Previous literature suggests that a disturbed ability to accurately identify own body size may
contribute to overweight. Here, we investigated the influence of personal body size, indexed
by body mass index (BMI), on body size estimation in a non-clinical population of females
varying in BMI. We attempted to disentangle general biases in body size estimates and attitudinal
influences by manipulating whether participants believed the body stimuli (personalized
avatars with realistic weight variations) represented their own body or that of another
person. Our results show that the accuracy of own body size estimation is predicted by personal
BMI, such that participants with lower BMI underestimated their body size and participants
with higher BMI overestimated their body size. Further, participants with higher BMI
were less likely to notice the same percentage of weight gain than participants with lower
BMI. Importantly, these results were only apparent when participants were judging a virtual
body that was their own identity (Experiment 1), but not when they estimated the size of a
body with another identity and the same underlying body shape (Experiment 2a). The different
influences of BMI on accuracy of body size estimation and sensitivity to weight change
for self and other identity suggests that effects of BMI on visual body size estimation are
self-specific and not generalizable to other bodies.
Psychological Medicine, 26, pages: 1-12, July 2017 (article)
Background: Body image disturbance (BID) is a core symptom of anorexia nervosa (AN), but as yet distinctive features of BID are unknown. The present study aimed at disentangling perceptual and attitudinal components of BID in AN. Methods: We investigated n=24 women with AN and n=24 controls. Based on a 3D body scan, we created realistic virtual 3D bodies (avatars) for each participant that were varied through a range of ±20% of the participants' weights. Avatars were presented in a virtual reality mirror scenario. Using different psychophysical tasks, participants identified and adjusted their actual and their desired body weight. To test for general perceptual biases in estimating body weight, a second experiment investigated perception of weight and shape matched avatars with another identity.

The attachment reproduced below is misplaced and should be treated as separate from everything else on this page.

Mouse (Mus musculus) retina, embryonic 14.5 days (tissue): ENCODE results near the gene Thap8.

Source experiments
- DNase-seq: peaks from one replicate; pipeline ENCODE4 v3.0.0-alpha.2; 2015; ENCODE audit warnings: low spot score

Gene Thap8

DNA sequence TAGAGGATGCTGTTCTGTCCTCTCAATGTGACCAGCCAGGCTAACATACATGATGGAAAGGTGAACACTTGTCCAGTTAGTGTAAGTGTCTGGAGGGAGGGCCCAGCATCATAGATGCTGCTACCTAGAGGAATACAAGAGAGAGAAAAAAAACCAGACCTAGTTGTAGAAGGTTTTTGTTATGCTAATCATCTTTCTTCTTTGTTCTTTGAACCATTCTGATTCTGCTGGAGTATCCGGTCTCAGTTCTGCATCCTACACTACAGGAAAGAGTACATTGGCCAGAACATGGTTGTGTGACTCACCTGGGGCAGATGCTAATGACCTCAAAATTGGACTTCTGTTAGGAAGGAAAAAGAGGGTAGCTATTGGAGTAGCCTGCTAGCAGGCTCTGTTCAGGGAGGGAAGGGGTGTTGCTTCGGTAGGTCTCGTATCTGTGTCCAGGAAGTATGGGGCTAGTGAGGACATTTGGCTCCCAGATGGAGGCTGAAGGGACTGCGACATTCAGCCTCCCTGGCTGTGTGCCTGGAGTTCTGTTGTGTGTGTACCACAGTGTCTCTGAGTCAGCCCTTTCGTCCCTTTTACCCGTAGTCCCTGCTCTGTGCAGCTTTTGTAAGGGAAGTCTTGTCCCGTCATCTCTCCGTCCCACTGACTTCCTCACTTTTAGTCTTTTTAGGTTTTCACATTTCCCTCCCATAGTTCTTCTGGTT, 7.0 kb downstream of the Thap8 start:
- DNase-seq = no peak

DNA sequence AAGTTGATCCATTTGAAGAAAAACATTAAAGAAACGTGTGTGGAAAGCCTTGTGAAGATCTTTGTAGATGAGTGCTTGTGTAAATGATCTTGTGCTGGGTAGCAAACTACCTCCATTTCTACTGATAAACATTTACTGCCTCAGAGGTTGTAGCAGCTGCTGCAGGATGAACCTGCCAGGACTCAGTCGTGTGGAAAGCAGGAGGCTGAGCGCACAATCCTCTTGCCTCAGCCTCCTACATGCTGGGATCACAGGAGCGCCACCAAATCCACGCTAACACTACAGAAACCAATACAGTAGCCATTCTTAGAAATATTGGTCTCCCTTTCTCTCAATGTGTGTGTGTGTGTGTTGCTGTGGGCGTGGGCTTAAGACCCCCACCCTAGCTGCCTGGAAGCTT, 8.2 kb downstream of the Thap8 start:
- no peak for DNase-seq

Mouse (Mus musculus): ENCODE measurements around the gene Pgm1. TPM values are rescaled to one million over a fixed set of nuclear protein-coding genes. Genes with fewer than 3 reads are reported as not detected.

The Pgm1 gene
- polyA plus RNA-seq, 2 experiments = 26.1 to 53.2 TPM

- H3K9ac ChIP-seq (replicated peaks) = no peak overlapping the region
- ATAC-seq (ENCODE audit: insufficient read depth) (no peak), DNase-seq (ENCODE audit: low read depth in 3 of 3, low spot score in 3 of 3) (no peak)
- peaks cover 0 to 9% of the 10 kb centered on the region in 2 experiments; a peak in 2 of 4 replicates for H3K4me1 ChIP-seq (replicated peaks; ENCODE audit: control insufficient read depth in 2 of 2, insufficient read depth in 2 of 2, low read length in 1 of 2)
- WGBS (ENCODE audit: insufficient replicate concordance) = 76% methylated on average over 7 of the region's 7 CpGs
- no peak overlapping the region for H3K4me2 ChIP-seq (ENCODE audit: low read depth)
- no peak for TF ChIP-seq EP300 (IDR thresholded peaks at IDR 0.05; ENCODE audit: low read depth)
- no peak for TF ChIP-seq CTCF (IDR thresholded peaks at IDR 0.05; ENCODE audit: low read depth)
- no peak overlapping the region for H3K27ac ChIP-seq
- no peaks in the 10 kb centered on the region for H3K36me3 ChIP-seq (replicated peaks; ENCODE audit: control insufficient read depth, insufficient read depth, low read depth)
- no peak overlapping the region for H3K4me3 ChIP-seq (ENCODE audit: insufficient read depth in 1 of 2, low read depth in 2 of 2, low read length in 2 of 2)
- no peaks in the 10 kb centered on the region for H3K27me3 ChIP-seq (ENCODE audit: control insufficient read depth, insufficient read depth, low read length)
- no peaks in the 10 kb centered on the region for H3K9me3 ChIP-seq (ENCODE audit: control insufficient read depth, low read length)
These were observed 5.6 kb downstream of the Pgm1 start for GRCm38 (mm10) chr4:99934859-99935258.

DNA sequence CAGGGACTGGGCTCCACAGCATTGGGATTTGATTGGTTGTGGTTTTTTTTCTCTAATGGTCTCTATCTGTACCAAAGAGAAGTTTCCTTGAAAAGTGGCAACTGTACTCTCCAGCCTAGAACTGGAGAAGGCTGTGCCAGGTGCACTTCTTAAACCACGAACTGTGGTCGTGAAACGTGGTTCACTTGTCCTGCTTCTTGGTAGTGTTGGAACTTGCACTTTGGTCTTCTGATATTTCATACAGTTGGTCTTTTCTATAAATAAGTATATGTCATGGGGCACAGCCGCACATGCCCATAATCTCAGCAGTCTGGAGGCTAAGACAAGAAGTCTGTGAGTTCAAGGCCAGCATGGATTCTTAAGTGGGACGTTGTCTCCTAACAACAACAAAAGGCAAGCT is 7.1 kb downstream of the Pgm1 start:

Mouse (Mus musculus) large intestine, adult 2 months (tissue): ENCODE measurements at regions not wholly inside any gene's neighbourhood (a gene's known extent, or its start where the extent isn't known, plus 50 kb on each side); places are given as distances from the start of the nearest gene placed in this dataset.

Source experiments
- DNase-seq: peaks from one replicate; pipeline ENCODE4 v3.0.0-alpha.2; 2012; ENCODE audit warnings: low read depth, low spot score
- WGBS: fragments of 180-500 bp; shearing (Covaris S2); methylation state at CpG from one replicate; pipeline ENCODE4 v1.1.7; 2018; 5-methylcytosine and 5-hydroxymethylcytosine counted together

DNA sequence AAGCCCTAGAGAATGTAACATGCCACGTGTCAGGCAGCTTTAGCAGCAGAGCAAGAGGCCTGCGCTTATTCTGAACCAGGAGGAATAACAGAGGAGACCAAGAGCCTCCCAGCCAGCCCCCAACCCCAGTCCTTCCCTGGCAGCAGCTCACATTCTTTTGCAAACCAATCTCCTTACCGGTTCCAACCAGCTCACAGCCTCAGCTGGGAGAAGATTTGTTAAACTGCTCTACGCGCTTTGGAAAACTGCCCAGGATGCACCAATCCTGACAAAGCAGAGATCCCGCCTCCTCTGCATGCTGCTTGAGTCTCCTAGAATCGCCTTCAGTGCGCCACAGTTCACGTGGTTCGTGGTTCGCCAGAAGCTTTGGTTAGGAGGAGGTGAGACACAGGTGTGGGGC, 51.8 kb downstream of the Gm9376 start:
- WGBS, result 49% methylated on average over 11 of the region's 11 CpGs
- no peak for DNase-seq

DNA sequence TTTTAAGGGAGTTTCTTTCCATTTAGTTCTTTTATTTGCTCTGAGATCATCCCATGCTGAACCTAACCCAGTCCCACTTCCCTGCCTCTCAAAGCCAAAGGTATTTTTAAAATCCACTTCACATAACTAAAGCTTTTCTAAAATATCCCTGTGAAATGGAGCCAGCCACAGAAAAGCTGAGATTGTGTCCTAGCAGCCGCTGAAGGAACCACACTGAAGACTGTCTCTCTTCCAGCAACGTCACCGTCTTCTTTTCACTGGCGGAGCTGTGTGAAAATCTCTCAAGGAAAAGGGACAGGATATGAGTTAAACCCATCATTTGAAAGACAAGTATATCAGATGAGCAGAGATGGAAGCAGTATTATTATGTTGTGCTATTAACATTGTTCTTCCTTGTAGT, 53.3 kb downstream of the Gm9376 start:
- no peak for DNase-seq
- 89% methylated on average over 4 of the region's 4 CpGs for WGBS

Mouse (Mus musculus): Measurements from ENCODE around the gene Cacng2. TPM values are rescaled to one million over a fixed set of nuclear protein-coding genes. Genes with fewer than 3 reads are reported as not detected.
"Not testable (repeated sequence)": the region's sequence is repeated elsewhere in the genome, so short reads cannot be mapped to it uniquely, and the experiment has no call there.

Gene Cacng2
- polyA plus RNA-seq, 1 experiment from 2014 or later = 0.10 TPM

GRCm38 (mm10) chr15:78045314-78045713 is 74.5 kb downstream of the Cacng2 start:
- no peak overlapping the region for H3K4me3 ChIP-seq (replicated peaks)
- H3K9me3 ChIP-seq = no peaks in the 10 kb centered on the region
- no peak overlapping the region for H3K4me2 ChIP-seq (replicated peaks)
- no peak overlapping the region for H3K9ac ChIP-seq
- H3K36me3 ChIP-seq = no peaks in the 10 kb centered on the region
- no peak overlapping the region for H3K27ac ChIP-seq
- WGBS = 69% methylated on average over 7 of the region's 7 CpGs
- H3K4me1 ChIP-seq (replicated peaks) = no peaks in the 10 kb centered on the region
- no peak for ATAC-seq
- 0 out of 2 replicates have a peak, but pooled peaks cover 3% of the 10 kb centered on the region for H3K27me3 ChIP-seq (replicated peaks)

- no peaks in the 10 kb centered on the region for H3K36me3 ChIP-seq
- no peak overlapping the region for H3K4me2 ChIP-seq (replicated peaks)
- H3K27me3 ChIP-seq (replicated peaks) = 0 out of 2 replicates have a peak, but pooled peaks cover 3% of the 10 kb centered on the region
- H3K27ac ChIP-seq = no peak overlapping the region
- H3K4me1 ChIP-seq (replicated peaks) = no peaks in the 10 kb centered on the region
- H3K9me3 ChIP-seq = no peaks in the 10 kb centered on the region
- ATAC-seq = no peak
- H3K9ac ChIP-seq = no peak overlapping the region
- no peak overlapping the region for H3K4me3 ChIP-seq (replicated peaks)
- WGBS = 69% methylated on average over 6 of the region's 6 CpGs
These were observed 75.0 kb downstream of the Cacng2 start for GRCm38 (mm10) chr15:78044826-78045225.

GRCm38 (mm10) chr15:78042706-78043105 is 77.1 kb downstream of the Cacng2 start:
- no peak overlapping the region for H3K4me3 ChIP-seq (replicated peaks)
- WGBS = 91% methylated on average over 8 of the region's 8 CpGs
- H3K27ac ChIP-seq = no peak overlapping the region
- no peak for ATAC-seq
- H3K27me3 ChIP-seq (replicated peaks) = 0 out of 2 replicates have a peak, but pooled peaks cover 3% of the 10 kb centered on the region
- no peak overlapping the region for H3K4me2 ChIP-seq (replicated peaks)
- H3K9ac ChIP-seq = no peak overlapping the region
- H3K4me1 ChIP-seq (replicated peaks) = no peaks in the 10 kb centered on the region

Results: Women with AN and controls underestimated their weight, with a trend that women with AN underestimated more. The average desired body of controls had normal weight while the average desired weight of women with AN corresponded to extreme AN (DSM-5). Correlation analyses revealed that desired body weight, but not accuracy of weight estimation, was associated with eating disorder symptoms. In the second experiment, both groups estimated accurately while the most attractive body
was similar to Experiment 1.
Conclusions: Our results contradict the widespread assumption that patients with AN overestimate their body weight due to visual distortions. Rather, they illustrate that BID might be driven by distorted attitudes with regard to the desired body. Clinical interventions should aim at helping patients with AN to change their desired weight.
Our goal is to understand the principles of Perception, Action and Learning in autonomous systems that successfully interact with complex environments and to use this understanding to design future systems